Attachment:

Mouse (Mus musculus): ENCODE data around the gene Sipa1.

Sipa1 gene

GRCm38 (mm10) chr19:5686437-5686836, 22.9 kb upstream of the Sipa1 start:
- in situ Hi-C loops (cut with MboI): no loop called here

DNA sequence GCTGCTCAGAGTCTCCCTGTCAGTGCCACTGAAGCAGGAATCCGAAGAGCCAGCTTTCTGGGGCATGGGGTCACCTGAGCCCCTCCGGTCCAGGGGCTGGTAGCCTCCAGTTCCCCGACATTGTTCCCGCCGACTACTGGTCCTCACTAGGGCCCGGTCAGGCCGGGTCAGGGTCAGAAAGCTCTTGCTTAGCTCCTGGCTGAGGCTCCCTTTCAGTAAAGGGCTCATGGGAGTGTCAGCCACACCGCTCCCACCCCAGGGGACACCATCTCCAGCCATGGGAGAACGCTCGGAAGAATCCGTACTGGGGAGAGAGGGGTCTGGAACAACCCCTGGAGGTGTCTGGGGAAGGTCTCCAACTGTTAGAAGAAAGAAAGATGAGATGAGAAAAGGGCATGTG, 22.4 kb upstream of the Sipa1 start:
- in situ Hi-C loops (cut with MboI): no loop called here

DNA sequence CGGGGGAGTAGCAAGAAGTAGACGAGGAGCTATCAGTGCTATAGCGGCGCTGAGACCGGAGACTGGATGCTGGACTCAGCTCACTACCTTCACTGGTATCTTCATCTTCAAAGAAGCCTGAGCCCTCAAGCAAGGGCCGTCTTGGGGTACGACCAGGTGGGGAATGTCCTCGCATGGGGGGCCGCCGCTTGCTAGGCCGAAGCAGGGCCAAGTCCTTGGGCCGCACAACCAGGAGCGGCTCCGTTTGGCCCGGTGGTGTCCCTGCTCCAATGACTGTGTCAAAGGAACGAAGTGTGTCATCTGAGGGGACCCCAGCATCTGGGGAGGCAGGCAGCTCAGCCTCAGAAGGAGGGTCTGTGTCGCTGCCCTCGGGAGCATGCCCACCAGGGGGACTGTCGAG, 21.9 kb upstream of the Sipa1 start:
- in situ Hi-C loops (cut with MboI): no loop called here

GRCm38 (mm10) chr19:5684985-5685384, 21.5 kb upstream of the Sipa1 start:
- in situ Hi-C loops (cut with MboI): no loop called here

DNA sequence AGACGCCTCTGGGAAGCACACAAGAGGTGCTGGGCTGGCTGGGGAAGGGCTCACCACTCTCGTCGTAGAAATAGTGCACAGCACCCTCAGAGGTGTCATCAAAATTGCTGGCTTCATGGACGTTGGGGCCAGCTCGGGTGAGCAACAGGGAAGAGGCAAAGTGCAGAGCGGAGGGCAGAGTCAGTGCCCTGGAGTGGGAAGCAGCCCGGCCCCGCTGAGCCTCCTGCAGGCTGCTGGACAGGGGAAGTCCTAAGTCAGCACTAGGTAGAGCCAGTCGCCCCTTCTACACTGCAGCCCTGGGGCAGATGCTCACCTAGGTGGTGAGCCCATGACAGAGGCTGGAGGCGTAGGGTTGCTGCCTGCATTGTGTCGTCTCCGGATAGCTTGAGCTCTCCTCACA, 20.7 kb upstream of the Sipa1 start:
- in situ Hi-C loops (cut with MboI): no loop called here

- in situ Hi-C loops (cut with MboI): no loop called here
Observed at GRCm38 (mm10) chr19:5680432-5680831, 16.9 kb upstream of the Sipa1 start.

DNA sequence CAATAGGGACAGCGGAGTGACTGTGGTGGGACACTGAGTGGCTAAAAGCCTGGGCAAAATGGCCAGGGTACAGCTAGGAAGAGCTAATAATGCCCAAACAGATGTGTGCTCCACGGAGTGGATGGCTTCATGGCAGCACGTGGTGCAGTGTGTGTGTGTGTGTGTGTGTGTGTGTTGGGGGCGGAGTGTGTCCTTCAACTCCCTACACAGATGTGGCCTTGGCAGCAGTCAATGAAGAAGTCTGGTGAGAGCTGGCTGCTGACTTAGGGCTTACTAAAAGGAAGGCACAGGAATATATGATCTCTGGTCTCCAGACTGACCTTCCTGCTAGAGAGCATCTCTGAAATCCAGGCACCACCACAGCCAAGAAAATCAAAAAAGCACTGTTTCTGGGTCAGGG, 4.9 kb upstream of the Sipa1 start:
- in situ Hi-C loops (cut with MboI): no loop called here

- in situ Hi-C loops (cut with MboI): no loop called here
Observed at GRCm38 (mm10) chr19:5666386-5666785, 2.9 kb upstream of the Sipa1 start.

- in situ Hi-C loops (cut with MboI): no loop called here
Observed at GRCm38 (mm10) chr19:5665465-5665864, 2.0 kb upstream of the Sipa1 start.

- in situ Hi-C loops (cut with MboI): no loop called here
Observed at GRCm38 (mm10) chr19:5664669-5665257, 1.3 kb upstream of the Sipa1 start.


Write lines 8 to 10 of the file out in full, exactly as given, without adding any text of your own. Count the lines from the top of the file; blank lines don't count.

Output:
- in situ Hi-C loops (cut with MboI): no loop called here

GRCm38 (mm10) chr19:5684985-5685384, 21.5 kb upstream of the Sipa1 start:
- in situ Hi-C loops (cut with MboI): no loop called here